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Publication numberUS2511483 A
Publication typeGrant
Publication dateJun 13, 1950
Filing dateMay 31, 1946
Priority dateMay 31, 1946
Publication numberUS 2511483 A, US 2511483A, US-A-2511483, US2511483 A, US2511483A
InventorsBen Skirow, Nathan Skirow
Original AssigneeBen Skirow, Nathan Skirow
Export CitationBiBTeX, EndNote, RefMan
External Links: USPTO, USPTO Assignment, Espacenet
Shoulder pad for garments and the like
US 2511483 A
Abstract  available in
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Claims  available in
Description  (OCR text may contain errors)

June 13, 1950 Filed May 31 Patented June 13, 1950 SHOULDER PAD FOR GARMENTS AND THE LIKE Ben Skirow and Nathan Skirow, Chicago, Ill.

Application May 31, 1946, Serial No. 673,300

7 Claims.

The present invention relates to garment pads and more particularly to pads for use i garment shoulders to impart to the garment a square or high shoulder effect.

The practice of using pads in the shoulders of garments to give the square or high shoulder effeet is almost universal in the garment industry and is almost as old as the industry itself.

It is common practice to shape and mold the shoulder pads by hand using cotton padding or other fibrous material as a filler with a covering of tailors canvas or similar material, the entire pad being held together by stitching. Because the lower arc of the pad is shorter than the upper arc, it is necessary when fashioning a. pad, to

pleat or tuck the material on the lowe side in order to make it conform to shape. The pleats and the tucks thus formed prevent the pad from assuming a true position on the shoulder and the general result is a misshapen garment.

The present day pads, moreover, being hand fashioned, are not uniform in shape or height and difficulty is experienced by the garment manufacturers in obtaining identical eifects in both shoulders. terial pressing on the pads combined with the efiects of the cleaning process soon compresses the pad filling and the style imparted by the manufacturer is lost.

It is an important object of the present invene tion to obviate the above difiiculties by providing shoulder pads that are die formed, perfectly smooth on all sides, and completely uniform in shape and height.

It is a further object of the present invention to provide a shoulder pad which will retain its arcuate or lunate shape under all circumstances and conditions.

Another object of the present invention is to provide a method of constructing a shoulder: pad which is simple and inexpensive, but which results in an improved uniform product capable of retaining its shape under ordinary circumstances and conditions.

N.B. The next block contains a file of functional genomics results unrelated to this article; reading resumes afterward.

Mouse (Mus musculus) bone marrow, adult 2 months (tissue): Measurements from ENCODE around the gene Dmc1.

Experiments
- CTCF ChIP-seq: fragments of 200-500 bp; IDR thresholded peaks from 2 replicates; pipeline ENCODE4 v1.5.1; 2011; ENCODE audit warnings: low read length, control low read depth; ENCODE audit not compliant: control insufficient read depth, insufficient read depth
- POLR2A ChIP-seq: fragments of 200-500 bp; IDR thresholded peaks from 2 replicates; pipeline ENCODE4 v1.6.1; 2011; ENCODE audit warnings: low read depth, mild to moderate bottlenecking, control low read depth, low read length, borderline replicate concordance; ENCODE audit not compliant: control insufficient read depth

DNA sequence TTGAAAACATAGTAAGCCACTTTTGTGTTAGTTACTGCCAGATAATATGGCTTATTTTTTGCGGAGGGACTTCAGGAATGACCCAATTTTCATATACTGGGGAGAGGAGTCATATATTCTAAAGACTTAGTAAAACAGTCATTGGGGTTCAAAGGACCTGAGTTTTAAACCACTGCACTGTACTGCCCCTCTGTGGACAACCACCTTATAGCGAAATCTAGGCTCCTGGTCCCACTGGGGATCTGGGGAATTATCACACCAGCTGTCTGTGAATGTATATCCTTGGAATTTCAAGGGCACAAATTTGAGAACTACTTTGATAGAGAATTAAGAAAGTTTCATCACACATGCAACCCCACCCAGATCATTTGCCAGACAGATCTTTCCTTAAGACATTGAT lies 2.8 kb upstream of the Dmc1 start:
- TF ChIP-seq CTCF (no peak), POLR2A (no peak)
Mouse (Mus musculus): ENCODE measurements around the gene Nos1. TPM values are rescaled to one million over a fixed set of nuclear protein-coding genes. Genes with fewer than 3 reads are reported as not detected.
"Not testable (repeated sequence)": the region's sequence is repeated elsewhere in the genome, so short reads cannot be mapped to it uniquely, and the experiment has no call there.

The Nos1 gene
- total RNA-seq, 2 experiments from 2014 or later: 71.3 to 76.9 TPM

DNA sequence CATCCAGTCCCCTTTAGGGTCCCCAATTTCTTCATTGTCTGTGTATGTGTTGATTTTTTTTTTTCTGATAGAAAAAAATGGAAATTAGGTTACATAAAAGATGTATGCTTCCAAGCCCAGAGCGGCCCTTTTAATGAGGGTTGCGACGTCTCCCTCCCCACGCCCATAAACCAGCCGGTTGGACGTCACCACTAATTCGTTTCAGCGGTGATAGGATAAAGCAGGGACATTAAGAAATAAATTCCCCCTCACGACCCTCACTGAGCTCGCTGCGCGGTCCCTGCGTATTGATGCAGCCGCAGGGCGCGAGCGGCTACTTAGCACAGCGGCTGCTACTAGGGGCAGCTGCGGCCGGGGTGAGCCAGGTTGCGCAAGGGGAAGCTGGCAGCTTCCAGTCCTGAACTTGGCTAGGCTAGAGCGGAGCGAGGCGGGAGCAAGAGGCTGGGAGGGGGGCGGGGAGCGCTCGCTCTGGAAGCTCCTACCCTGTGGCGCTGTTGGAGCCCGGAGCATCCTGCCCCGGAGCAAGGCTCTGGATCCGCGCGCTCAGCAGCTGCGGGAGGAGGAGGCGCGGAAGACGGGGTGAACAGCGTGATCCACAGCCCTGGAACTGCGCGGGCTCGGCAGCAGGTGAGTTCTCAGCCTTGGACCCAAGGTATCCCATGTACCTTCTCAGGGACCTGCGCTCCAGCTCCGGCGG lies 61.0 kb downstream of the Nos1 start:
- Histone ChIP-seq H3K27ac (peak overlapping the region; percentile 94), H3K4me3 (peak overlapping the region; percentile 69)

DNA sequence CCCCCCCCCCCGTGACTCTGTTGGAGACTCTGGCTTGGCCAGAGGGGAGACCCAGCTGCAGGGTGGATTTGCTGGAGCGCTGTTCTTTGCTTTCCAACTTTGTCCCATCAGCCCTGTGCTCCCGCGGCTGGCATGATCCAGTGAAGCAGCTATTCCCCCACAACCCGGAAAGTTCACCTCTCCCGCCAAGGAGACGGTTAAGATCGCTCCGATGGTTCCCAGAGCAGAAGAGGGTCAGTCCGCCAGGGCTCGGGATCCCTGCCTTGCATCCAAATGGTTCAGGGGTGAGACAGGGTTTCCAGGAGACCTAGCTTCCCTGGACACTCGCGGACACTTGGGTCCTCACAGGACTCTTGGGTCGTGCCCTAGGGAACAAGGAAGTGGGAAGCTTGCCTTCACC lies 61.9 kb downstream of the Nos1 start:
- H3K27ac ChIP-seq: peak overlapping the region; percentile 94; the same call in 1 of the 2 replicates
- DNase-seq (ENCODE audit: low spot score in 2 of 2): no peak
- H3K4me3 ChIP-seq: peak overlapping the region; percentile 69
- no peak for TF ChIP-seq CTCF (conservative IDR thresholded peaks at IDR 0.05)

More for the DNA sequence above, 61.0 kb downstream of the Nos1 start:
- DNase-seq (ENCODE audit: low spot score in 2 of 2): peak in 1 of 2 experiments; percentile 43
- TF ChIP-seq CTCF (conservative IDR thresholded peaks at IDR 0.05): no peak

Numerous objects and advantages will be apparent throughout the progress of the following specifications.

The accompanyingdrawing illustrates a selected embodiment of the invention and the views therei are as follows:

Fig. 1 is a perspective view showing proved pad in position on the shoulder.

Fig. 2 is an underneath view with the envelopes folded back to show felted fibrous layers in stepped relation.

Fig. 3 is a cross section taken on line 3-3 of Fig.4. 7

Fig. 4 is an end view.

Fig. 5 is a side elevational view.

The shoulder pad shown herein for the purthe im- Furthermore, the weight of the mapose of illustrating the present invention comprises a plurality of super-imposed layers of loosely felted fibrous material Iii, substantially shield shaped and of a gradually diminishing size of which there may be any desired number, for instance four. The said layers I!) each have at leats one'straight edge l l which are in alinement and the remaining borders of said layers are in stepped relation to provide a composite padding mass I2 as shown in Fig. 2.

1 The said padding mass l2 together with the resilient filamentous cord l3 which is positioned adjacent to the alined straight edges II is enclosed in a double fabric envelope, the inner envelope l4 being preferably tailors canvas or other like material and the outer envelope [5 of felted material or the like and the combined padding mass l2, cord I3 and envelopes i4 and I5 are formed in a pre-heated forming die into a shoulder pad presenting a lunate cross section at the shoulder end and gradually diminishing in cross sectional size toward the opposite end as shown in Fig. 5.

It should be particularly noted that the inner envelope M is of a size only slightly larger than the compositepadding mass l2 and the outer envelope I5 is substantially greater in areal extent than the inner envelope I5. It should be further noted that the resilient filamentous cord i3 is positioned mile in the fold of the inner envelope adjacent to the alined straight edges and is of sufficient length to extend a short distance beyond the edges of the outer envelope [5. If de sired the shoulder pad of the present invention may be made with the center marking groove 6 to facilitate the seating of the pad on the shoulder.

A shoulder pad embodying the principles of the present invention is not required to be stitched although a minimum of stitching may be used ii. desired, is always uniform and presents a true seat for the shoulder. To accomplish this a method of construction is provided which is ex-- act, simple and inexpensive.

Using any desired number of layers of loosely felted fibrous materials it which are shield shaped, or a gradually diminishing size and have at least one straight edge the said layers are superimposed upon each other, the straight edges being kept in alinement and the remaining borders being in stepped relation as specifically shown in Fig. 2. The resilient filamentous cord I3 is then placed adjacent the alined straight edges and the layers together with the cord are enclosed in the fabric envelope M preferably of tailors canvas or the like which is only slightly larger in size than the mass of combined layers In. The filled envelope is then enclosed in the outer envelope 15 which is substantially greater in areal extent than the envelope l4 and which may be of felted material or the like. It is of importance that the cord i3 is positioned in the fold of the inner envelope adjacent to the alined straight edges and is made to extend a slight distance beyond the outside border of the outer envelope I5.